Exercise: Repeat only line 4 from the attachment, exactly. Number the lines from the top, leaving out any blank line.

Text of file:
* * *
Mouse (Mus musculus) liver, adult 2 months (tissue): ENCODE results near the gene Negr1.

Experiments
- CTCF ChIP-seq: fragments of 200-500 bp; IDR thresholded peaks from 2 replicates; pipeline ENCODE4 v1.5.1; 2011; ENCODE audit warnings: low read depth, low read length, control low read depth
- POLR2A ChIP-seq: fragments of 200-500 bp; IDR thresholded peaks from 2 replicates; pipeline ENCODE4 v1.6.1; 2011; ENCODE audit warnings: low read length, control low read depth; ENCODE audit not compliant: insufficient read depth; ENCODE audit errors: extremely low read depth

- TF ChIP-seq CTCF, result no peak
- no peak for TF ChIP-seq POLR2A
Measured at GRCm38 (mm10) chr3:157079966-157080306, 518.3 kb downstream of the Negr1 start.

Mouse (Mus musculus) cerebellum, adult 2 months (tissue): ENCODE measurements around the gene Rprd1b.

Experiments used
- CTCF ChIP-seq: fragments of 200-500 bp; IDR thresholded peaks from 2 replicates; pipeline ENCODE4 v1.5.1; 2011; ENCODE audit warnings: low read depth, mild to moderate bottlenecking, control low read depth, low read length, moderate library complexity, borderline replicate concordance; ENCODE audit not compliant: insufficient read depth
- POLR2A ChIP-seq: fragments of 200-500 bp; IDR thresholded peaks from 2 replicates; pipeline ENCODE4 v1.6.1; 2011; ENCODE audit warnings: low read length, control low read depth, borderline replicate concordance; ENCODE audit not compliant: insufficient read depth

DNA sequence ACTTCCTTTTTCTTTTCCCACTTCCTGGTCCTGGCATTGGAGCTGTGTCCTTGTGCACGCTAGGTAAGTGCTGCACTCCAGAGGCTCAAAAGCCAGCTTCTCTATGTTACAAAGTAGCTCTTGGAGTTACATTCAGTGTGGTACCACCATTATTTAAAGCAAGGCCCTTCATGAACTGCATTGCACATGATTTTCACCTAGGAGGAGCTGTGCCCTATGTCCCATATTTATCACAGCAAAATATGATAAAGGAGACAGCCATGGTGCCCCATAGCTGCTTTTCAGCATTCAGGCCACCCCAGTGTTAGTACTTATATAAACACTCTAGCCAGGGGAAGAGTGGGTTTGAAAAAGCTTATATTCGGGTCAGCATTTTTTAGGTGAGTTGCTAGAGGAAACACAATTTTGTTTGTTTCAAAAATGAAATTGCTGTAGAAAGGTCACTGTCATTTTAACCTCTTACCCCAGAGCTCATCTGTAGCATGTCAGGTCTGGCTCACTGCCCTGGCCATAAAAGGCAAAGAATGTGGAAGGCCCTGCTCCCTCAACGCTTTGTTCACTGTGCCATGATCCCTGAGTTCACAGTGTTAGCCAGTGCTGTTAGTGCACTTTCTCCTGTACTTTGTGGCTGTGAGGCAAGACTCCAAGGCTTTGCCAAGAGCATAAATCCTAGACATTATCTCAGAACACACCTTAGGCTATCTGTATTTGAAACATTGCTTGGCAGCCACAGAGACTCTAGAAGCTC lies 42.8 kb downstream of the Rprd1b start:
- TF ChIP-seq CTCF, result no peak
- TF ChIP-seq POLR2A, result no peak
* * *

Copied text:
- POLR2A ChIP-seq: fragments of 200-500 bp; IDR thresholded peaks from 2 replicates; pipeline ENCODE4 v1.6.1; 2011; ENCODE audit warnings: low read length, control low read depth; ENCODE audit not compliant: insufficient read depth; ENCODE audit errors: extremely low read depth